Bitwarden-05-Secret Note.png

The last area I wanted to look at was not a feature but how much memory does the application use. I believe that the stand alone application is an electron based application and after a few tests of running it and shutting it down, the memory usage varied between 282 MiB and 334 MiB. Depending on how much you value your security will dictate if that amount of overhead is worth it to you. Personally, I think it is worth it on my primary system to have at the ready.

What I Like

The user interface is intuitive, you don’t have to spend any time going through manuals or researching how to instructions on utilizing Bitwarden. It is truly modern and straight forward.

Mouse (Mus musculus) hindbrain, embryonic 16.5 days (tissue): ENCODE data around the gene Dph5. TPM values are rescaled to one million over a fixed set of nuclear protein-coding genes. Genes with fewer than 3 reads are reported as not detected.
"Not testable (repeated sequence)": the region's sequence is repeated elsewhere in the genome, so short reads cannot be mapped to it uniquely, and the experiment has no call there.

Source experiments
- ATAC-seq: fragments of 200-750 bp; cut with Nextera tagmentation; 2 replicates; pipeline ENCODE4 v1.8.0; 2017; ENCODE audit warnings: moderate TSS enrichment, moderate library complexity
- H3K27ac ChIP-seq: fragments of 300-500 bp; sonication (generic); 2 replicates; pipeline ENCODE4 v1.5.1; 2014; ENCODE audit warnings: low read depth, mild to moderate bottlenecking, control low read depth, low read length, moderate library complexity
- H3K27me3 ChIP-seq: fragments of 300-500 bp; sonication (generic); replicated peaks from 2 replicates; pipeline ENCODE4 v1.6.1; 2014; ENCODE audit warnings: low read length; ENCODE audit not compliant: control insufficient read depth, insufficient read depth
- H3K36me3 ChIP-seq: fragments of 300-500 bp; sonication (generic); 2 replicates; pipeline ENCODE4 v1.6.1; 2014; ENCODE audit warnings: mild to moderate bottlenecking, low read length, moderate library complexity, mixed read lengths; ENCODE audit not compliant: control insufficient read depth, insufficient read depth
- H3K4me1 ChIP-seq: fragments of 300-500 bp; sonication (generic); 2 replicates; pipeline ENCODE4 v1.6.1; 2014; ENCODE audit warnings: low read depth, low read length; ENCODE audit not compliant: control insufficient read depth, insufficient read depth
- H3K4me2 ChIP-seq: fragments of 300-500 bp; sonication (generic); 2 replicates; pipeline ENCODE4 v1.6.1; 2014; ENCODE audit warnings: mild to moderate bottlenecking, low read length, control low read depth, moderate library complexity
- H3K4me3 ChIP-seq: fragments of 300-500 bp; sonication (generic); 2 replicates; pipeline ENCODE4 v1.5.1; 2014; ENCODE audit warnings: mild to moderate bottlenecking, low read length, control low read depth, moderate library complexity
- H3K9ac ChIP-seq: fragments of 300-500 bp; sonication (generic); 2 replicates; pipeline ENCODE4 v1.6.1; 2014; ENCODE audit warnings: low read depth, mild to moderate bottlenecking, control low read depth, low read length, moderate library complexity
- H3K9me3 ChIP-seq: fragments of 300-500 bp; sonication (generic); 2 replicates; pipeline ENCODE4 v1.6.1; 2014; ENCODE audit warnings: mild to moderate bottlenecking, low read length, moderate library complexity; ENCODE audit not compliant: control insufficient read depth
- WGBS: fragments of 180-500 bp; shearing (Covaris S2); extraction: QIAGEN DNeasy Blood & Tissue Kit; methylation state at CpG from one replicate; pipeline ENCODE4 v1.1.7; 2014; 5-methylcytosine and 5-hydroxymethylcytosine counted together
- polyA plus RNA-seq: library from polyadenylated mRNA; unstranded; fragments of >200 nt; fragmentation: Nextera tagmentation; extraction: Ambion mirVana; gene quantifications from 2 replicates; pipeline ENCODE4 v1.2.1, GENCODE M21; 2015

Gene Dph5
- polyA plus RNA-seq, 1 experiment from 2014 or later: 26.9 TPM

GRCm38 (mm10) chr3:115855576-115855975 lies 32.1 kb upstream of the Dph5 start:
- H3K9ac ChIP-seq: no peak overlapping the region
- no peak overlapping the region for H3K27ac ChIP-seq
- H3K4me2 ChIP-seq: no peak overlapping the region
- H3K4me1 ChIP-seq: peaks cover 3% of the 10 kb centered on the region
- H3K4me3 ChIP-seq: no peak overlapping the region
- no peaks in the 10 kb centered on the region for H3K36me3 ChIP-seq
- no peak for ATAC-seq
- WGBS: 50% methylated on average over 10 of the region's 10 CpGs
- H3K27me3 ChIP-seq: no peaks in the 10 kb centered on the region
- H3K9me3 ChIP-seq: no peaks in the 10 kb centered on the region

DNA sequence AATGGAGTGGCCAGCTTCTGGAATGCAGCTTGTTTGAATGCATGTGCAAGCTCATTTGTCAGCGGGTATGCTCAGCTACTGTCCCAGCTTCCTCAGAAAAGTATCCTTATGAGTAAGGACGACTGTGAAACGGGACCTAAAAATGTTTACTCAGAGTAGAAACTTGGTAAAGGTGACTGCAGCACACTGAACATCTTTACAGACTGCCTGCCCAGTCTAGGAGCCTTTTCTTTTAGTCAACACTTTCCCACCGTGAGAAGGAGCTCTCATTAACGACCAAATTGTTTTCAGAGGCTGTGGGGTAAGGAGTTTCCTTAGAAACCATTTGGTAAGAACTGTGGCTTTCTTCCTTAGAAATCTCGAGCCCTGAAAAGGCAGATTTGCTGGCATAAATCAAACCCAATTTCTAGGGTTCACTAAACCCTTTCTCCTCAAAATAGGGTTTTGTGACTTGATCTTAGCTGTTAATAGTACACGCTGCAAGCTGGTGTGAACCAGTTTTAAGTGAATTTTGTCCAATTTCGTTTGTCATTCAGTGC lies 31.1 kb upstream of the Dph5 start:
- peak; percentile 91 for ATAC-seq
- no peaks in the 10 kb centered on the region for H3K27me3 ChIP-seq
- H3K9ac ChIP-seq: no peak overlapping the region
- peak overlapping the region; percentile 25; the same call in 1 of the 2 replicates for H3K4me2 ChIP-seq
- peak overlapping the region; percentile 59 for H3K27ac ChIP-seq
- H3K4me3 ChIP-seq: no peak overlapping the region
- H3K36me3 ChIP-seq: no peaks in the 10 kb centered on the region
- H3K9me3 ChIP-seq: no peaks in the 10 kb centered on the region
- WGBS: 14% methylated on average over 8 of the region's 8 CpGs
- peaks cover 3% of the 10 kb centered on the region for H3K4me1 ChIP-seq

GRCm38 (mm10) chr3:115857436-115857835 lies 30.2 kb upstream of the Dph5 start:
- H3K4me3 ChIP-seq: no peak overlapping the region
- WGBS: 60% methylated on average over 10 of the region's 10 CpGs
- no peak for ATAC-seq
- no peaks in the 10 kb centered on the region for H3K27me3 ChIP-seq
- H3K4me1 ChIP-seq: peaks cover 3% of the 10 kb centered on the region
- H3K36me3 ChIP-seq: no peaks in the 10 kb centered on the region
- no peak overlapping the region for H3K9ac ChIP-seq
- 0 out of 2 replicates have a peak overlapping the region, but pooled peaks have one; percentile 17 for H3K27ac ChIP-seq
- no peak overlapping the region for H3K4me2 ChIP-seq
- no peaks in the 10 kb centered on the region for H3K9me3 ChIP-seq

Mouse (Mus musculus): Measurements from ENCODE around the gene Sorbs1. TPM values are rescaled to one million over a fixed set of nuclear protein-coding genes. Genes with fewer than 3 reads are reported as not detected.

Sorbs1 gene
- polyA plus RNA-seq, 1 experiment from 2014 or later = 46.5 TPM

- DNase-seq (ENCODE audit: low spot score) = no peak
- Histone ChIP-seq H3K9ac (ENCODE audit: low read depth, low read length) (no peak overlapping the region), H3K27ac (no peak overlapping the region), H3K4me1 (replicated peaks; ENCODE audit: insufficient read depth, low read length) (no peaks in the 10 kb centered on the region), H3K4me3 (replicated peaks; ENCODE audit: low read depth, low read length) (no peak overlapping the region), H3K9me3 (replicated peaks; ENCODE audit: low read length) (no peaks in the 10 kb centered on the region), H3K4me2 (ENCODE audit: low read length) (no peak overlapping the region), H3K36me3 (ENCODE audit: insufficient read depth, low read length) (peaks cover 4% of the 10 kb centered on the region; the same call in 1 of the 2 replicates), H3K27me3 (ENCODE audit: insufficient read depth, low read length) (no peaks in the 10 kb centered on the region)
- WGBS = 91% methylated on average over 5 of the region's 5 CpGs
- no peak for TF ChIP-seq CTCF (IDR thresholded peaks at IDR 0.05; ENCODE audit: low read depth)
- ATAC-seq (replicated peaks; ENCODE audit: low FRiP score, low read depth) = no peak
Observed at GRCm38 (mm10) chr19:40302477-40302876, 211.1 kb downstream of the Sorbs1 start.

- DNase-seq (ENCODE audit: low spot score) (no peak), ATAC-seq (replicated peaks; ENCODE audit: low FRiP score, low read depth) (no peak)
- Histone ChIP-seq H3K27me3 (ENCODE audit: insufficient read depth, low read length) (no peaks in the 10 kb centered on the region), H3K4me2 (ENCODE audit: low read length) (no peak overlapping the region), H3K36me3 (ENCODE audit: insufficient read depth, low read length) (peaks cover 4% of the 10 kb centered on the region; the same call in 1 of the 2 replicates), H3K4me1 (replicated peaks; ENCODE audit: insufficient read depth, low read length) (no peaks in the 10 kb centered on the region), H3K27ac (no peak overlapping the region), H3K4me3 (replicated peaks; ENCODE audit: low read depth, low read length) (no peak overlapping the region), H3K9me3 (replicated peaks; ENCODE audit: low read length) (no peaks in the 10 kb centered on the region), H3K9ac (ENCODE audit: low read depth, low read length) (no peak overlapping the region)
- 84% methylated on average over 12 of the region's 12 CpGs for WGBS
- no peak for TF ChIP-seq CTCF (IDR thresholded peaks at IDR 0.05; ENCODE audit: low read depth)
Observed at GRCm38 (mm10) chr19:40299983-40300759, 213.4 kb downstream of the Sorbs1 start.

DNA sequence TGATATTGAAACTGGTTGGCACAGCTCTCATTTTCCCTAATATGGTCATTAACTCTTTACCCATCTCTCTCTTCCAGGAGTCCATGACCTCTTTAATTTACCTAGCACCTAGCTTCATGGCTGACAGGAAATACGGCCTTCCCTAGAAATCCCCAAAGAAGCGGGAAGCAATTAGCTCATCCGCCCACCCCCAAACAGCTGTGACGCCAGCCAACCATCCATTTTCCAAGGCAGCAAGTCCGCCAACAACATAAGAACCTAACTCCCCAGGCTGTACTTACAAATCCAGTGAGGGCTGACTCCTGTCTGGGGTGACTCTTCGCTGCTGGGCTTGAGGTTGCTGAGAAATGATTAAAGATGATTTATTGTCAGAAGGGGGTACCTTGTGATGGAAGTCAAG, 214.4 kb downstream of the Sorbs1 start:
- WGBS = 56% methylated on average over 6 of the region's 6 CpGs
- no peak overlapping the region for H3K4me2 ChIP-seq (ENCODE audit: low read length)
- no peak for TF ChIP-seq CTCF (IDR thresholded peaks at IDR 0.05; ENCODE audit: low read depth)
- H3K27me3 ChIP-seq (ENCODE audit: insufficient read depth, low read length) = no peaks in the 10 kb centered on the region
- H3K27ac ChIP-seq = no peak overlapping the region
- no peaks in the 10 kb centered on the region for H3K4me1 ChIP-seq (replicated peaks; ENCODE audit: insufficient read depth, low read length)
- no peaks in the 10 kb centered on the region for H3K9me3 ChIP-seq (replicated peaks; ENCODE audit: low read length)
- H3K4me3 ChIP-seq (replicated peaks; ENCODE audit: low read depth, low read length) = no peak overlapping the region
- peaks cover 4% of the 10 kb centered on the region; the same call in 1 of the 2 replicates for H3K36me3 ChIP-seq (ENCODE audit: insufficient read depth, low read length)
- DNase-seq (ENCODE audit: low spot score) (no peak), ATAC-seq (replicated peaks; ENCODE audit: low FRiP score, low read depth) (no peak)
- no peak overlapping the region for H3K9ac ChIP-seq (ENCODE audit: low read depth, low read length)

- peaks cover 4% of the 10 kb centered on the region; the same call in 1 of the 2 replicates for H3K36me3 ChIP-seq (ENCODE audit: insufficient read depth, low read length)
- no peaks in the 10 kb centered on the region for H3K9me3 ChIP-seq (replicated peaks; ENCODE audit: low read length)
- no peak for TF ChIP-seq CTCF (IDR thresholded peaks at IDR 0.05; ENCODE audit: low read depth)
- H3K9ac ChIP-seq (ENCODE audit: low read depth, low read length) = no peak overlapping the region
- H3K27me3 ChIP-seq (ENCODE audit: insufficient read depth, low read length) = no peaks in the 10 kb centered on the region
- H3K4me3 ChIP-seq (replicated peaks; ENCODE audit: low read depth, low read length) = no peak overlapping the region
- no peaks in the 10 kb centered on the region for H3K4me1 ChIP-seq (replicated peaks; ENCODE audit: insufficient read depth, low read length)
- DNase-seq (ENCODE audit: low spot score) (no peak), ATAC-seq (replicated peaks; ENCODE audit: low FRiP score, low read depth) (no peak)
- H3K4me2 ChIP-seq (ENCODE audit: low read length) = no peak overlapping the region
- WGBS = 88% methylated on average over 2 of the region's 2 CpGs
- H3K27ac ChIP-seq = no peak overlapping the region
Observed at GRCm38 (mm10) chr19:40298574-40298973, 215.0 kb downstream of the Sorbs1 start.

It has a dark theme that integrates very nicely into my desktop’s Breeze Dark theme. It’s not exact, but close enough to not annoy me. It would be nice to have it match exactly but I am not going to be too picky.

A feature I didn’t know I would need but am glad is there is the ability to make folders for your different passwords or notes. The idea here is, you could keep a folder of all your financial passwords, your work password and different hobbies. A nice separation and it keeps things tidy.

Another great feature that I didn’t know I wanted is the ability to put notes with the password information. I can see me using this as such that there are some institutions I log into has additional bits of information outside of your password like your hobbies, your first car, etc. Those answers could very easily be added below in a notes section. This is a pretty fantastic feature, really as you can add all kinds of useful bits of information about the site in a convenient, “secure” container.